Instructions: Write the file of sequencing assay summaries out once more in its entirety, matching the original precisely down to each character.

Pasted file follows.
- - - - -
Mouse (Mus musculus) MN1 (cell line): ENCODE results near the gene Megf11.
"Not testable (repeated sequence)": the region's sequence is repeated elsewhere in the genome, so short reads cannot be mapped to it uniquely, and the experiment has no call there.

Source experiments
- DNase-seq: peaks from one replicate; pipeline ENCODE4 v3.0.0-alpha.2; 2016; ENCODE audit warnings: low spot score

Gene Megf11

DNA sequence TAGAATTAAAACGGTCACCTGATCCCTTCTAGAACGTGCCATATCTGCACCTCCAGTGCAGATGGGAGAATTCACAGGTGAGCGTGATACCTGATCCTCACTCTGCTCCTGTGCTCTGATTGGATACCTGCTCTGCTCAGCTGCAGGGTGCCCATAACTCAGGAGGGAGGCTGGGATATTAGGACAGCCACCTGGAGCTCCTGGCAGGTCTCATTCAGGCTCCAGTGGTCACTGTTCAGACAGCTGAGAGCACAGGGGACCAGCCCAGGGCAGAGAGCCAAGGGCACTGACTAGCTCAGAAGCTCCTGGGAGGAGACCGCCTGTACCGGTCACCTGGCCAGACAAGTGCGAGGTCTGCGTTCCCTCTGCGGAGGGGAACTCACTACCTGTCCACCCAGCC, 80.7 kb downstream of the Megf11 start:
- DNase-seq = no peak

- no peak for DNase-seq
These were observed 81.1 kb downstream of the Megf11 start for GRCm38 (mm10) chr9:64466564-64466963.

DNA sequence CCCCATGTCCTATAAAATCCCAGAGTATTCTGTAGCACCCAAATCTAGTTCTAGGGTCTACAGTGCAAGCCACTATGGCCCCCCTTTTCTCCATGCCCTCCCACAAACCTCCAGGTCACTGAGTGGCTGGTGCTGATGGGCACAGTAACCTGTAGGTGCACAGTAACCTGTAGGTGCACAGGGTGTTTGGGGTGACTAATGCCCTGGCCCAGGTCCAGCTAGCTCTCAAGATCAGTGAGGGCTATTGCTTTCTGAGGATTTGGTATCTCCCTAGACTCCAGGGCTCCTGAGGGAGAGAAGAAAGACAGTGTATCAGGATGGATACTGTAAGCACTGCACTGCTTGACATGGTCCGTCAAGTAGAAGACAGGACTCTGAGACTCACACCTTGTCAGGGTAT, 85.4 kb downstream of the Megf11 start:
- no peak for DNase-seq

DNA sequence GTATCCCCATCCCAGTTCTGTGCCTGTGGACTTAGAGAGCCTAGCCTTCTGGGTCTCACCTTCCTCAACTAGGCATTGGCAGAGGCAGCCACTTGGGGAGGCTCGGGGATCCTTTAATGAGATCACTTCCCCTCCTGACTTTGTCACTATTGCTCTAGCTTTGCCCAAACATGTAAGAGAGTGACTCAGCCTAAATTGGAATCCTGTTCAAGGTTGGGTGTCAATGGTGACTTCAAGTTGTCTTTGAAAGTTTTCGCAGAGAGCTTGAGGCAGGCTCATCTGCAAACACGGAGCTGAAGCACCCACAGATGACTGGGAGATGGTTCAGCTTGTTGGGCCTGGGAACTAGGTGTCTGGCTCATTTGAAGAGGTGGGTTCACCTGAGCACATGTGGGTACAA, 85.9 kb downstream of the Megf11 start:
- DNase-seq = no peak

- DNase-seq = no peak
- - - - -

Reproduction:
Mouse (Mus musculus) MN1 (cell line): ENCODE results near the gene Megf11.
"Not testable (repeated sequence)": the region's sequence is repeated elsewhere in the genome, so short reads cannot be mapped to it uniquely, and the experiment has no call there.

Source experiments
- DNase-seq: peaks from one replicate; pipeline ENCODE4 v3.0.0-alpha.2; 2016; ENCODE audit warnings: low spot score

Gene Megf11

DNA sequence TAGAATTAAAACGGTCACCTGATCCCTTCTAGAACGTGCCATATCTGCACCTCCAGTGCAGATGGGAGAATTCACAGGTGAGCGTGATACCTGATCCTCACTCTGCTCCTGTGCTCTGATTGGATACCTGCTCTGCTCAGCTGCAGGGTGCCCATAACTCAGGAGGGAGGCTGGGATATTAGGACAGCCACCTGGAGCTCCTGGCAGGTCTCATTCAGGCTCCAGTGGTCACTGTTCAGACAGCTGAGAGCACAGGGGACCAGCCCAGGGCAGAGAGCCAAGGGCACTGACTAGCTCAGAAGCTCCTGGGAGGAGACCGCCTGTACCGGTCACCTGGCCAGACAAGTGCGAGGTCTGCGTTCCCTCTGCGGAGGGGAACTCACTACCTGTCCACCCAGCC, 80.7 kb downstream of the Megf11 start:
- DNase-seq = no peak

- no peak for DNase-seq
These were observed 81.1 kb downstream of the Megf11 start for GRCm38 (mm10) chr9:64466564-64466963.

DNA sequence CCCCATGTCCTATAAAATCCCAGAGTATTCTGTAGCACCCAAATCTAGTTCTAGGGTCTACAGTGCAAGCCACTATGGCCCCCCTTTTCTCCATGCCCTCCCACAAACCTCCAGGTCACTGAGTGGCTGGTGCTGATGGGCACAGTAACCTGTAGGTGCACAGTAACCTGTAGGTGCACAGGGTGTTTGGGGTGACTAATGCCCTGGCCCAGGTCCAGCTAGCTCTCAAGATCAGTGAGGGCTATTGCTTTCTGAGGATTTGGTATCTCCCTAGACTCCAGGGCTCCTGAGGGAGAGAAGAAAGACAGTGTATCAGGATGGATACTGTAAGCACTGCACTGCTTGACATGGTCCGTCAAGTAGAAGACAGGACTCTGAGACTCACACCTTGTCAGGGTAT, 85.4 kb downstream of the Megf11 start:
- no peak for DNase-seq

DNA sequence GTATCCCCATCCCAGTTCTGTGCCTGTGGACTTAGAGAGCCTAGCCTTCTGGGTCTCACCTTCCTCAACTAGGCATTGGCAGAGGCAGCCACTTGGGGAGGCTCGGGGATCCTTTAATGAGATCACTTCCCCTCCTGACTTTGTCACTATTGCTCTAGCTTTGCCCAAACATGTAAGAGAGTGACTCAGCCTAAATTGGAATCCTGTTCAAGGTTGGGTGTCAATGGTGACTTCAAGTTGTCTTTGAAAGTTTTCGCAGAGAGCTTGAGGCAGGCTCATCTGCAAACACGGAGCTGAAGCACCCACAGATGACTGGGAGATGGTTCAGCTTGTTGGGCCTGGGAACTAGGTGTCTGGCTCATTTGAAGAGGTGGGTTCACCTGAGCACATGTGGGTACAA, 85.9 kb downstream of the Megf11 start:
- DNase-seq = no peak

- DNase-seq = no peak